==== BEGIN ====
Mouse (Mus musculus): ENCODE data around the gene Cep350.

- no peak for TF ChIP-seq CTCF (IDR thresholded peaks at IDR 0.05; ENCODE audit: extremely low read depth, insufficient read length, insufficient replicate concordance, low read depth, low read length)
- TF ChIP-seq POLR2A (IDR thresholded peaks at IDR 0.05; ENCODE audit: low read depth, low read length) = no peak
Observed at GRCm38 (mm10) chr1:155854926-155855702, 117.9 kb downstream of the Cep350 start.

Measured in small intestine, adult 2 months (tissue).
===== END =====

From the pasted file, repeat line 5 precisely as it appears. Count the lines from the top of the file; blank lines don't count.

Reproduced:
Measured in small intestine, adult 2 months (tissue).